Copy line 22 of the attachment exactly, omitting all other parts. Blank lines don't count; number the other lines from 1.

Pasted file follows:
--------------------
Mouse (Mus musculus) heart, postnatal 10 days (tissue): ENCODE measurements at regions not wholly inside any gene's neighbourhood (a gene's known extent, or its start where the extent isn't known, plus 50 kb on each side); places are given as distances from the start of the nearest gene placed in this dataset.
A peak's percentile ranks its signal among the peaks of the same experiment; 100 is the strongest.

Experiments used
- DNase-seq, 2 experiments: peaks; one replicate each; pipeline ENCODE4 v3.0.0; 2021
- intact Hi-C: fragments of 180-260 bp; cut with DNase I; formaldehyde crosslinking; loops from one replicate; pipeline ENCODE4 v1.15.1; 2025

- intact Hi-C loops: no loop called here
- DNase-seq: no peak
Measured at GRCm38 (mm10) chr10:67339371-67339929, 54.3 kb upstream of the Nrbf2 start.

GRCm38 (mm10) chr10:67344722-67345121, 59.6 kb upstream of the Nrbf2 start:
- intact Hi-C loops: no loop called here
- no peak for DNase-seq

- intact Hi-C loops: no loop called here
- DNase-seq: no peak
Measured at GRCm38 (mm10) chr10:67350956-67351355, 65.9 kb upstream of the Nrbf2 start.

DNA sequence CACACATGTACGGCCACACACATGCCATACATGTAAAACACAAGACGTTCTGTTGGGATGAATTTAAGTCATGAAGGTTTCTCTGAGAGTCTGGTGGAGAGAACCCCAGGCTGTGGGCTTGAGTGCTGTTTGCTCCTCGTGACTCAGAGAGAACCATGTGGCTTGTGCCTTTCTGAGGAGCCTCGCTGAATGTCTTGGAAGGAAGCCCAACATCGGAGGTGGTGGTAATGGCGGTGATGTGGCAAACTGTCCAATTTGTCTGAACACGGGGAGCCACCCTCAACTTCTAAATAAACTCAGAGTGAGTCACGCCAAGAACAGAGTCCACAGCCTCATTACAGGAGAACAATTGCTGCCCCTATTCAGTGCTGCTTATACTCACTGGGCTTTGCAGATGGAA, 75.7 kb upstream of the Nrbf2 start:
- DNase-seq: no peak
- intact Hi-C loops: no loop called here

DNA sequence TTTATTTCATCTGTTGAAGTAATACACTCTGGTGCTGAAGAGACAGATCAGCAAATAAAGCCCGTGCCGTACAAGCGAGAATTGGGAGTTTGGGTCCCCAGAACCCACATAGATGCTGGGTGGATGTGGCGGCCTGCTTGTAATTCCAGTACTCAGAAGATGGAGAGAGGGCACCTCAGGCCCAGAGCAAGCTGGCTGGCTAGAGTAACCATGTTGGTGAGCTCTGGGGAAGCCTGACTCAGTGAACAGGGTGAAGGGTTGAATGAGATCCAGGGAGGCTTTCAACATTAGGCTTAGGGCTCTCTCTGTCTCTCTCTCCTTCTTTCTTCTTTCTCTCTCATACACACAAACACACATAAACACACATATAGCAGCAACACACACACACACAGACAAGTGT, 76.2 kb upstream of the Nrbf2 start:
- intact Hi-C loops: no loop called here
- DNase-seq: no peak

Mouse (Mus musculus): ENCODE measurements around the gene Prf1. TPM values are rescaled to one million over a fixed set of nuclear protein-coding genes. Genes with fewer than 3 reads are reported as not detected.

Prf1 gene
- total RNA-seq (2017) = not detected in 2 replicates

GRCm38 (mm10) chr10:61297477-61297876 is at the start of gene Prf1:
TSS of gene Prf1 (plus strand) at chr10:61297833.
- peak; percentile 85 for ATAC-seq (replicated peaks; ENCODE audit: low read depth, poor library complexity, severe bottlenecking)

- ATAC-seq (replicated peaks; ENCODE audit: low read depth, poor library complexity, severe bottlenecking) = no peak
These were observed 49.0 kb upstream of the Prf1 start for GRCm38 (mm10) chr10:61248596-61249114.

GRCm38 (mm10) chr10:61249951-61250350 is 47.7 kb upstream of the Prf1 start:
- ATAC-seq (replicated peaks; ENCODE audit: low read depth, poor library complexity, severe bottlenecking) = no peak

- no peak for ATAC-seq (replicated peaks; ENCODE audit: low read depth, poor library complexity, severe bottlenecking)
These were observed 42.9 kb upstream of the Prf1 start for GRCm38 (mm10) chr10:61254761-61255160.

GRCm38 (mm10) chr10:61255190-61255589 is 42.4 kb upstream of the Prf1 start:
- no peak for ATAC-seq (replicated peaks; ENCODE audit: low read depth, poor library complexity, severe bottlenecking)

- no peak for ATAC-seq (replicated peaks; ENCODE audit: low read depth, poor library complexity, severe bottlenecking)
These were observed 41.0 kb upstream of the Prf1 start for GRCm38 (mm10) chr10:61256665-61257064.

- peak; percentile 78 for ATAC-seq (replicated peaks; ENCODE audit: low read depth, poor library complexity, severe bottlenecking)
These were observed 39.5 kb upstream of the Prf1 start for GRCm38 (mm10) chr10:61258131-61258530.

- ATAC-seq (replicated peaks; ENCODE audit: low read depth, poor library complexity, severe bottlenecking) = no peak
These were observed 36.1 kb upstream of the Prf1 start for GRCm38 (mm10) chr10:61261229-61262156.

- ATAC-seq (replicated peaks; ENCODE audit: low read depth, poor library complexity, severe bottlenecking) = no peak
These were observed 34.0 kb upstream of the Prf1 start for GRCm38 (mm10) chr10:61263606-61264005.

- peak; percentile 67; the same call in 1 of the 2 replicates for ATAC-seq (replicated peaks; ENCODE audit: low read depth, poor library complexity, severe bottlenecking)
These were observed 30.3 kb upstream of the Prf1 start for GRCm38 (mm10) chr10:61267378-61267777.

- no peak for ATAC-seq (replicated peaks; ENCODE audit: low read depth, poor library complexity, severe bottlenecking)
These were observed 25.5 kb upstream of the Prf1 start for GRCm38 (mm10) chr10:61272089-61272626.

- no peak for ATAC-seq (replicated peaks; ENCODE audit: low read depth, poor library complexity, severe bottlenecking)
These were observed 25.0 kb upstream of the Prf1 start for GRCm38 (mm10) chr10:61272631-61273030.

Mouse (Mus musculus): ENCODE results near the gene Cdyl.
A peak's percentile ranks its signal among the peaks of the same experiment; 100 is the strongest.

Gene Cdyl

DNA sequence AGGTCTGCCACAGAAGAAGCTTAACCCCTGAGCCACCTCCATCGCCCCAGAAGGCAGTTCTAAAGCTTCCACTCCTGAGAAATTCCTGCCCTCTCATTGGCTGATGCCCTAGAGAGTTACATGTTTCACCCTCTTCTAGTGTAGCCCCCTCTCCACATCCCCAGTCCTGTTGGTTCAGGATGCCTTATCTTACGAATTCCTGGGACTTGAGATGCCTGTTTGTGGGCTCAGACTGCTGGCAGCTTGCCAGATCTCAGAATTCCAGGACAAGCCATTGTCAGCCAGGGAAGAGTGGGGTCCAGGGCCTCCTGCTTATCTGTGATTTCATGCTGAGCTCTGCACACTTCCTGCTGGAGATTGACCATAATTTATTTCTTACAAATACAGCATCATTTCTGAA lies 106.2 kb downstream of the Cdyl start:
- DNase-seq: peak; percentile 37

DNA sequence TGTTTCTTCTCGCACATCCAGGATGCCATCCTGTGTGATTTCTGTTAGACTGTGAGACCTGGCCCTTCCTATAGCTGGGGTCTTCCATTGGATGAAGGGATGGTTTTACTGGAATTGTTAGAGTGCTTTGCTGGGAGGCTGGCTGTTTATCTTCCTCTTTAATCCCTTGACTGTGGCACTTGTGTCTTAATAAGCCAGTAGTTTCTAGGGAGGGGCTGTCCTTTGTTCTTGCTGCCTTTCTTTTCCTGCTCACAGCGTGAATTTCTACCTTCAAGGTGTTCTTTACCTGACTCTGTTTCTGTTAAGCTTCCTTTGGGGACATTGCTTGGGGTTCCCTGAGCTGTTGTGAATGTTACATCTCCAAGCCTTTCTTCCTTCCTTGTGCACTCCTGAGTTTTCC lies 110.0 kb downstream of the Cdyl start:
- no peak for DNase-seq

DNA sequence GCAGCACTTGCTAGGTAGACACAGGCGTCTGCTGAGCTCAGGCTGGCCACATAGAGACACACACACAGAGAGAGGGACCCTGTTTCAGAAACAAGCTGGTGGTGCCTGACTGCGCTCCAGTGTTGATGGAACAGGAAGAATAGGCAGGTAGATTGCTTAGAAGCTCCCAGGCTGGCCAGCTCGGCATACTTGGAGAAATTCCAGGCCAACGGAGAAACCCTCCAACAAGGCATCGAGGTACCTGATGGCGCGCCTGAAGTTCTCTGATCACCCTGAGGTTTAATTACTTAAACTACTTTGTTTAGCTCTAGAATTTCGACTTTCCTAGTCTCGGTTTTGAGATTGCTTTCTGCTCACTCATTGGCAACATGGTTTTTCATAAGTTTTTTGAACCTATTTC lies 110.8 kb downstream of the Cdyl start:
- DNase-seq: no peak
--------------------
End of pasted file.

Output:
Prf1 gene